Daniel Sturridge has revealed how he has a new outlook on playing football professionally as he prepares to make his return from injury.
The Liverpool forward has been out of action since late August, however, was named on the bench for the encounter with West Ham in the Premier League on Saturday.
Indeed, Sturridge claims he could have played in the Reds 1-0 defeat to Chelsea in the semi-final of the Capital One Cup on Tuesday but ultimately Brendan Rodgers decided not to take the risk.
"I went to London with the team. I wanted to push myself and I wanted it so bad," he told ESPN.
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"It was the management who made the decision. I argued my case, but at the end of the day they made the best decision for us going forward, for the club, for myself. I can't be too upset with the decision they made."
A new outlook
The England international spent the Christmas period in the United States seeing a specialist in a bid to find a long-lasting solution to his injury problems and now back in the frame for Liverpool, Sturridge claims he will try and enjoy playing football much more than he did prior to his recent spell on the sidelines.
"I am trying to savour it a bit more," he added. "I am very hard on myself the majority of the time and don't enjoy the highs as I should.
"I'd score, may play well and just think, 'OK, tick that off the list and on to the next', but you have to embrace the moment.
"Being out for so long has also made me realise how much I want to achieve and understand what I have to do to get there."
When Sturridge does return, however, he faces a highly expectant Kop who believe he can turn around what has been a fairly dismal season for Liverpool in front of goal.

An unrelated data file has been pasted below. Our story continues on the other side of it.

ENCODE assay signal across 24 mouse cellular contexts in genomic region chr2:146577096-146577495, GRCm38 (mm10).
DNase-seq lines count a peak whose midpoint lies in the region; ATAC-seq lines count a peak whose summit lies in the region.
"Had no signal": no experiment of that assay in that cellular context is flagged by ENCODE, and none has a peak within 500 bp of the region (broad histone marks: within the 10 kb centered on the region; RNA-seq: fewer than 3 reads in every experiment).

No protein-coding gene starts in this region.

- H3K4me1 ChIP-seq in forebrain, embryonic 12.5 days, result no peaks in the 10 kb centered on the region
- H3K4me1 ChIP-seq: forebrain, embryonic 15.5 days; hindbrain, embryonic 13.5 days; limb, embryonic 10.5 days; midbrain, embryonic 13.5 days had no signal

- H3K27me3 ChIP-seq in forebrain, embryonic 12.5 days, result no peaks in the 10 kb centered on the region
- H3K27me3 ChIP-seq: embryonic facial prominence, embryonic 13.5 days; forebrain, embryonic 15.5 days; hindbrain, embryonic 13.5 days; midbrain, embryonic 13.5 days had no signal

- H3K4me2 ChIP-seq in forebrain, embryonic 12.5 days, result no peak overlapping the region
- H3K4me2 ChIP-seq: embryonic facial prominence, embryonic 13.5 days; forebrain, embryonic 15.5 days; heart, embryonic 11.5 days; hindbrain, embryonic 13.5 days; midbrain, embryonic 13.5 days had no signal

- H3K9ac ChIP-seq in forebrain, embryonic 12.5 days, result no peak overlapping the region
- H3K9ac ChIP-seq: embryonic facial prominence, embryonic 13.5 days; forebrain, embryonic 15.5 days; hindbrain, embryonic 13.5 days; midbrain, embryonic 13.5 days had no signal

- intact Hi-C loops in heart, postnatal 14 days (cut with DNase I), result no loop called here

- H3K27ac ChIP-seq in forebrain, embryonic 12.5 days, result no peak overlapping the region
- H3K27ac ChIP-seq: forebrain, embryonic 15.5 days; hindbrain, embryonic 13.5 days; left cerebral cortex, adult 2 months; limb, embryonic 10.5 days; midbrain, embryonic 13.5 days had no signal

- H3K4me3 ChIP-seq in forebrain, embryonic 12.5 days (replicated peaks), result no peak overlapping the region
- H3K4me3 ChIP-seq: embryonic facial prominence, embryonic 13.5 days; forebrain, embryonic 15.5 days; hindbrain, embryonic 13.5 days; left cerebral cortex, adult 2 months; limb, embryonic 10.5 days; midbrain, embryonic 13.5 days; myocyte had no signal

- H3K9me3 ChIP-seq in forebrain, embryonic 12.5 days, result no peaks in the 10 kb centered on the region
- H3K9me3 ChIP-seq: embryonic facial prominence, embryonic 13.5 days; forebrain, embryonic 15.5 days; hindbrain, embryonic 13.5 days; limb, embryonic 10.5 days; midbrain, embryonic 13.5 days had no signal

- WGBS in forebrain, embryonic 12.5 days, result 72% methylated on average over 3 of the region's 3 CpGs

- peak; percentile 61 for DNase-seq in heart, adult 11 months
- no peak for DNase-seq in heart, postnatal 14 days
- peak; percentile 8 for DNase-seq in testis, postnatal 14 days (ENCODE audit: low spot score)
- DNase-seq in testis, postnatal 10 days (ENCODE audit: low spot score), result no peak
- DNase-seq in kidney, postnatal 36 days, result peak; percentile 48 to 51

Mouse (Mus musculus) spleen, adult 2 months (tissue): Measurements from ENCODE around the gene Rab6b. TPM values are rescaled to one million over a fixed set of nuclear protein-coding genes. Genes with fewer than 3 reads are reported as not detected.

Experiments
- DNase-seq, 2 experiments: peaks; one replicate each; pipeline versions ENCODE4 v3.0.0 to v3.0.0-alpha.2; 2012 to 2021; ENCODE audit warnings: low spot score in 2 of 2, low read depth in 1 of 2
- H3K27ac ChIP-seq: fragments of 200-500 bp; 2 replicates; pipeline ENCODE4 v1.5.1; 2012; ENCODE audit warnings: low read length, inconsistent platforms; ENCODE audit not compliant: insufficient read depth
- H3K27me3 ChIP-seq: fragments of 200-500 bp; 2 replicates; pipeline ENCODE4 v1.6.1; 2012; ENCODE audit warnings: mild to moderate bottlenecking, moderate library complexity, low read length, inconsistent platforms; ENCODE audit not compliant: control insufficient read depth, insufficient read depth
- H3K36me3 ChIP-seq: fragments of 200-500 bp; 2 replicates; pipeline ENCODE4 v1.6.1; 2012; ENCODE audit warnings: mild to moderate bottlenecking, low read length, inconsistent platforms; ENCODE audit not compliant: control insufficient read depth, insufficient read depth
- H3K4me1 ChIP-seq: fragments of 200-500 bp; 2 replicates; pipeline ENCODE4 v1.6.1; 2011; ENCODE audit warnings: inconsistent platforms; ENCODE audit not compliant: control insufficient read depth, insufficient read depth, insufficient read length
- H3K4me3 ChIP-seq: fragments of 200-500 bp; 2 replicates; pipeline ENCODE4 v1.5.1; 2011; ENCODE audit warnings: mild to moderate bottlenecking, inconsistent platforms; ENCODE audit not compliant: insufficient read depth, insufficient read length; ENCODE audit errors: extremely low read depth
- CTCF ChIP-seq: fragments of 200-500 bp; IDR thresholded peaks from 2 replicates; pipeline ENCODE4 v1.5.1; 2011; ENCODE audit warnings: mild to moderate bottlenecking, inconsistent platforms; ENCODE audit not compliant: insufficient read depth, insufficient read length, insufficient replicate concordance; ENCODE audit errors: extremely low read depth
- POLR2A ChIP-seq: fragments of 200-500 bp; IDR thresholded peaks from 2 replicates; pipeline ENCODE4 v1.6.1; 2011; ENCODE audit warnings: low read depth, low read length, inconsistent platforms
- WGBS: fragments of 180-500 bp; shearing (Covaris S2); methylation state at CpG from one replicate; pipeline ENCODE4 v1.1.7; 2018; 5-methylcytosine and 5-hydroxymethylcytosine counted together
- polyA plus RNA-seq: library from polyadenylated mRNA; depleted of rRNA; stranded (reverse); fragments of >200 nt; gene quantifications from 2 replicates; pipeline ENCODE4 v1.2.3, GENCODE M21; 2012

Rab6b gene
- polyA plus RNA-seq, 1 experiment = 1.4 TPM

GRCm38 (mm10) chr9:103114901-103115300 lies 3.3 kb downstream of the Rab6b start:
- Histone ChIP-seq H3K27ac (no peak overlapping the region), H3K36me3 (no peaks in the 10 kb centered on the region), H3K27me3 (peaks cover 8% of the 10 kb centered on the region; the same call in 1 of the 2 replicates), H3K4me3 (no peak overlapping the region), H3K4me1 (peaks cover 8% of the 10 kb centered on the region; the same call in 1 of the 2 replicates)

In his absence summer signings Mario Balotelli and Rickie Lambert have found themselves on the bench and young Raheem Sterling has been drafted up into the main striker role. But his lack of ruthlessness in front of goal has seen Liverpool fail to see off sides with the same disdain as last season when three or more goals per game was almost the norm.
Brendan Rodgers has already warned fans not to expect a goal rush when Sturridge makes his return, indeed most are wondering how the Northern Irishman will introduce his top striker into the 3-4-3 formation that Liverpool have used effectively in recent months.
But there's no doubting, with 24 goals last season, the lift he will bring to players and supporters alike could inspire the Reds if he stays fit for the rest of the season.
A role model
However, while Sturridge didn't comment on his expectations upon his return, he did talk about how he wants to become a role model for Liverpool's young players and help them learn from the mistakes he did while at Chelsea and Manchester City.
"As a young player I think it's important to have people who talk to you," he claimed. "I'm 25. I'm not old but I'm not a young, young player.
"It's easy to become complacent when you are earning decent money as a young player. It's important to understand that there is a lot to achieve and there is a long way to go before you are where you actually want to be."
"Devastated" over Gerrard decision
And Sturridge also hopes he can follow the example set by Steven Gerrard, admitting his own sadness upon hearing the news the 17-year veteran would be leaving the club at the end of the season.
"Words can't describe what he's done for Liverpool as well as his country," he said. "I'm devastated. I think he'll be at the club in some capacity very soon and I'm sure he'll manage the club one day."
Liverpool on road to success
Looking long-term, however, Sturridge believes the loss of Gerrard will not deter Liverpool from what he believes is the path to success.
"I'm looking forward to the future with the club. I'm looking forward to achieving something because we will achieve something.
"Mentally I know where I want to be, where I hope the club will be and where the management will want to be: we want to be the best."